A recent modeling study found that a woman's age, breast density, family history, and history of breast biopsy affect the cost-effectiveness of screening mammography. Biennial screening for most women 50 to 74 years of age is cost-effective based on a cost per quality-adjusted life-year threshold of $100,000 or less.23

Digital vs. Film Mammography. Studies comparing digital with film mammography have produced conflicting results. However, the Digital Mammographic Imaging Screening Trial, which involved 50,000 asymptomatic women 40 years and older, showed that the overall accuracy of film and digital mammography was similar, and that digital mammography is more sensitive than film in women younger than 50 years, in those who are pre-menopausal, and in those with dense breast tissue.24

Limitations of the Evidence. Although screening mammography reduces breast cancer mortality, the magnitude of that effect remains uncertain, making it difficult to weigh against the potential harms. A Cochrane review acknowledged that screening is likely to reduce breast cancer mortality, but estimated a relative risk reduction of only 15 percent.25 In addition, the authors also noted that screening led to 30 percent overdiagnosis and overtreatment. This means that for every 2,000 women screened over 10 years, one will have her life prolonged and 10 healthy women will be treated unnecessarily. Furthermore, more than 200 women will experience prolonged psychological distress related to false-positive findings. Most of the randomized trials of screening mammography were conducted decades ago, when effective treatment options for breast cancer were limited, and some studies suggest that improvements in treatment may have reduced the magnitude of benefit to be gained from screening.26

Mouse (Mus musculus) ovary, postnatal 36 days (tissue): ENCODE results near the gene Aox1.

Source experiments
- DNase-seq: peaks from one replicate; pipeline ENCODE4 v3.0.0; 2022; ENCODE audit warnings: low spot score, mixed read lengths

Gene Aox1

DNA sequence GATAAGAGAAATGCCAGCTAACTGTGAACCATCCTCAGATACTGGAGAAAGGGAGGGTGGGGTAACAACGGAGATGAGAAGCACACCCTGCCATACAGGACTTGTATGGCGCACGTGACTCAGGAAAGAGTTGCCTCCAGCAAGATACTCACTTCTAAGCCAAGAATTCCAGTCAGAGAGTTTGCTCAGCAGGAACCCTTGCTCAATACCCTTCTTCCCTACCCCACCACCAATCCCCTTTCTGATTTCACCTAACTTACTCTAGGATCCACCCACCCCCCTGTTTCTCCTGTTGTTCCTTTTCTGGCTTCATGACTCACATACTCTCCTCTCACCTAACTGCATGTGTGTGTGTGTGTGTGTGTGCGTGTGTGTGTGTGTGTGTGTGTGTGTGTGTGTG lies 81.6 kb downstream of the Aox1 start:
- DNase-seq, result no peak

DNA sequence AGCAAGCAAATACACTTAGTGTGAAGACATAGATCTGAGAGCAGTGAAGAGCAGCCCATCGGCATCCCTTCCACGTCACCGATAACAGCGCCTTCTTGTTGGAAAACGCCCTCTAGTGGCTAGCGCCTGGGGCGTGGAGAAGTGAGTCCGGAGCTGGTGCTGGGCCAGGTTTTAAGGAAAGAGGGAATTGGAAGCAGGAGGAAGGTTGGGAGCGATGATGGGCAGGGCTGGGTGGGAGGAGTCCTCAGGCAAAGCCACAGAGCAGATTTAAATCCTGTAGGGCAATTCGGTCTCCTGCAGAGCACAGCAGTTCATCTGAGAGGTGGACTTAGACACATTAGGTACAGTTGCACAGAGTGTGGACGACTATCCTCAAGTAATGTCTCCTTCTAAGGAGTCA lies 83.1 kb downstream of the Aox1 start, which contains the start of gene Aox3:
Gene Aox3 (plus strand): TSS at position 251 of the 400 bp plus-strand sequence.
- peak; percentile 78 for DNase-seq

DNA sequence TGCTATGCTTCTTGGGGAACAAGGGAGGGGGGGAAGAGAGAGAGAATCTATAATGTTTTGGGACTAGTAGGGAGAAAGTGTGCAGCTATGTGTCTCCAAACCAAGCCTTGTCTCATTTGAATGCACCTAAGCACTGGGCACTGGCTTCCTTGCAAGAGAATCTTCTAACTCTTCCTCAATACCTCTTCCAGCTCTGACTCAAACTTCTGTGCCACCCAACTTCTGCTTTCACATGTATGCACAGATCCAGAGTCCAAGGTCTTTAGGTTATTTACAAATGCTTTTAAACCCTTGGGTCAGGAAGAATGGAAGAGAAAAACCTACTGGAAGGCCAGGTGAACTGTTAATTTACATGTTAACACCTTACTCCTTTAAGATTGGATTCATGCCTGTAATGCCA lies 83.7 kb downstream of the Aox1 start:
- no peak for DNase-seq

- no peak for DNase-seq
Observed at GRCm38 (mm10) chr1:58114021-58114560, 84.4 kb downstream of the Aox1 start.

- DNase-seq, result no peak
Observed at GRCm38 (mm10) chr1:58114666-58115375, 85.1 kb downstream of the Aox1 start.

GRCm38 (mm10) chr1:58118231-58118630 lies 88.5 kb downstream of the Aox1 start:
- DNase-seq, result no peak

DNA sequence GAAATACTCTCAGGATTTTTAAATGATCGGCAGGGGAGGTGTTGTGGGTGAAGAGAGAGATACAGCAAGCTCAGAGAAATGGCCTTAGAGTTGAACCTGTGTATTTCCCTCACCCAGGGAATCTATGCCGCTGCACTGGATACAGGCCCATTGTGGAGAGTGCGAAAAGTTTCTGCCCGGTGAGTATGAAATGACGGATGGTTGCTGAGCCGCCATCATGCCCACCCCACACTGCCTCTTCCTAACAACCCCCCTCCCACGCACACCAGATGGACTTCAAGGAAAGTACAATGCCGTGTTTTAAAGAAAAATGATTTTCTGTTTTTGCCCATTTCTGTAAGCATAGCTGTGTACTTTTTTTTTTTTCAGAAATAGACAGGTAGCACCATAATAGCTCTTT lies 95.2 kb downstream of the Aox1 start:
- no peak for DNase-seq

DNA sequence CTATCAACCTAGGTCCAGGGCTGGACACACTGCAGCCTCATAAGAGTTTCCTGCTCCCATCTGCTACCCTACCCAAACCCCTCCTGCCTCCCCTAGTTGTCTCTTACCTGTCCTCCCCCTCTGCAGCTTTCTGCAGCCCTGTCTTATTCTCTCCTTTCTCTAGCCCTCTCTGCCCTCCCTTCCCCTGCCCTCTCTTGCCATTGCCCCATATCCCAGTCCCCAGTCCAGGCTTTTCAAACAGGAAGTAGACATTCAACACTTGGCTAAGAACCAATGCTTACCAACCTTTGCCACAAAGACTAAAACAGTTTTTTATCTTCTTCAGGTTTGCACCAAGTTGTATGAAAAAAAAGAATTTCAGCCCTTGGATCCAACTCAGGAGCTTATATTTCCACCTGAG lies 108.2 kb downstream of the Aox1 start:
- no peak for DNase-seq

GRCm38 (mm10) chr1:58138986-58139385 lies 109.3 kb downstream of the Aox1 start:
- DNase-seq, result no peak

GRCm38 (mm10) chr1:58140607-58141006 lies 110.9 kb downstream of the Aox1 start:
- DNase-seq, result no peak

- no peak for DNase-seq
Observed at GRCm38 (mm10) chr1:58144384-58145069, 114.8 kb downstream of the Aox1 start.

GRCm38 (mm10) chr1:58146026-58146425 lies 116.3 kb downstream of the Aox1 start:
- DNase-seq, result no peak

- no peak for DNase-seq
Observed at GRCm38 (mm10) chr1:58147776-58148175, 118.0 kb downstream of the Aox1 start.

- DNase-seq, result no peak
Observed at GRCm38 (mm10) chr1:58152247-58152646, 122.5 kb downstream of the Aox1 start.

ULTRASONOGRAPHY

There are no data that document the value of ultrasound screening alone. A study comparing mammography alone with mammography plus ultrasonography in high-risk women with dense breasts found that the addition of ultrasonography substantially increased the rate of cancer detection, but at the cost of increased false-positive results (10.4 percent compared with 4.4 percent for mammography alone).27 The most important use of breast ultrasonography is in the evaluation of suspicious lesions found during screening mammography and of those found by physical examination but not detected by mammography.